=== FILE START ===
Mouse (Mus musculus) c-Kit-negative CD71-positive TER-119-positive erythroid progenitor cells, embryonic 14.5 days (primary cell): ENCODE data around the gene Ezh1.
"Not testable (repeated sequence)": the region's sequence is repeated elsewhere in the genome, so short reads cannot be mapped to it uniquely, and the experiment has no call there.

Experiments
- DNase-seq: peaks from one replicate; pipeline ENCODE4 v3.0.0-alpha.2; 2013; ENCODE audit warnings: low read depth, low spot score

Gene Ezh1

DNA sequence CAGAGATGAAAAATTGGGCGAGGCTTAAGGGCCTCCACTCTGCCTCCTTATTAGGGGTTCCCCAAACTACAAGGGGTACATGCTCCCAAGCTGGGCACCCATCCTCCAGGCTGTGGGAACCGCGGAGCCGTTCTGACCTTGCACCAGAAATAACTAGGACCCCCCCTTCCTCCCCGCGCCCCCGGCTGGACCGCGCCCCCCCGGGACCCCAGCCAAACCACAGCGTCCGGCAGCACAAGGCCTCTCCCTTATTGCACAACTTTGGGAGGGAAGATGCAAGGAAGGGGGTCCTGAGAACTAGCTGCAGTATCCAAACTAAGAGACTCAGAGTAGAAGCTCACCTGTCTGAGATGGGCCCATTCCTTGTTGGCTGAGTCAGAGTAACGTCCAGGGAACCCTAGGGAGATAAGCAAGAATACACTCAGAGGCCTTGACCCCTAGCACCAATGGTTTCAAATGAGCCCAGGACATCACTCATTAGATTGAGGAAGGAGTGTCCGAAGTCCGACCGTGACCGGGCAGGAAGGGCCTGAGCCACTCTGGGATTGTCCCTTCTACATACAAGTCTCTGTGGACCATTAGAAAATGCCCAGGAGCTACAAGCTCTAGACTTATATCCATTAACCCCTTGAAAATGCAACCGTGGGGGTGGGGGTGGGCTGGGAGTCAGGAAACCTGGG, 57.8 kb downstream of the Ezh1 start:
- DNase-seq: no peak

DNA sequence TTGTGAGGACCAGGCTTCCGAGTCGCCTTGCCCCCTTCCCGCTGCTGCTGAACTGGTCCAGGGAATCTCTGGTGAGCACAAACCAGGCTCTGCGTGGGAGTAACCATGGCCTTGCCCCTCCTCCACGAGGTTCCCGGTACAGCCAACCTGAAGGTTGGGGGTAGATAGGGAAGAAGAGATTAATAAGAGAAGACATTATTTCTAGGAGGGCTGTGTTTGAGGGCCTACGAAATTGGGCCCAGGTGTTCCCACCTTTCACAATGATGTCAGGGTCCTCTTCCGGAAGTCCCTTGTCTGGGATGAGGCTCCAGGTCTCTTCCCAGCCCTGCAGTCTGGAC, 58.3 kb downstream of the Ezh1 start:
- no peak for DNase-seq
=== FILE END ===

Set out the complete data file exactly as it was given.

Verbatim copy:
Mouse (Mus musculus) c-Kit-negative CD71-positive TER-119-positive erythroid progenitor cells, embryonic 14.5 days (primary cell): ENCODE data around the gene Ezh1.
"Not testable (repeated sequence)": the region's sequence is repeated elsewhere in the genome, so short reads cannot be mapped to it uniquely, and the experiment has no call there.

Experiments
- DNase-seq: peaks from one replicate; pipeline ENCODE4 v3.0.0-alpha.2; 2013; ENCODE audit warnings: low read depth, low spot score

Gene Ezh1

DNA sequence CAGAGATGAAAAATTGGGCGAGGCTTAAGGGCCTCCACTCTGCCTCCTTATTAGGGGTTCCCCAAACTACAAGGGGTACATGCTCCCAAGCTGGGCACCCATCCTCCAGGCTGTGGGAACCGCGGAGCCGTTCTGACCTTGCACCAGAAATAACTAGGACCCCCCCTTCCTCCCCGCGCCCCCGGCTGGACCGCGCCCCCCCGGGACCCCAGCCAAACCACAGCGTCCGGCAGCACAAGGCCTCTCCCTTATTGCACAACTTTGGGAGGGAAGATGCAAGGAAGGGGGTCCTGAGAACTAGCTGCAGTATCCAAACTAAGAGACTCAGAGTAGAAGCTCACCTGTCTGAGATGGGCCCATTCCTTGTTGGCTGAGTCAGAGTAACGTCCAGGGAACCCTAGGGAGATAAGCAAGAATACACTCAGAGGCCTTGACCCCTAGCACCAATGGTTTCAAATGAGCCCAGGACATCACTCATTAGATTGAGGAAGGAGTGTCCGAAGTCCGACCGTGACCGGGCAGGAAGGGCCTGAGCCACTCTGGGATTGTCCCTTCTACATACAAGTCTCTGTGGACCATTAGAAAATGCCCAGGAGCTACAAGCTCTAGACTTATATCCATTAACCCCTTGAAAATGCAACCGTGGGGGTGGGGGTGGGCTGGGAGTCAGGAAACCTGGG, 57.8 kb downstream of the Ezh1 start:
- DNase-seq: no peak

DNA sequence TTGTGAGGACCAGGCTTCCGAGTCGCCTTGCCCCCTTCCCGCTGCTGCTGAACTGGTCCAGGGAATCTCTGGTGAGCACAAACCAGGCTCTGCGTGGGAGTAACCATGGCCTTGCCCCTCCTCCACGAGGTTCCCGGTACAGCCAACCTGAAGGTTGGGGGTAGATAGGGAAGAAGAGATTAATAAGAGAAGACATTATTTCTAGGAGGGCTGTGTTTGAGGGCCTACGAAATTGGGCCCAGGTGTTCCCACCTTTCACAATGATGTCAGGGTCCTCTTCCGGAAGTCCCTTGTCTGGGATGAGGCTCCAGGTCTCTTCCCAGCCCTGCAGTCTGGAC, 58.3 kb downstream of the Ezh1 start:
- no peak for DNase-seq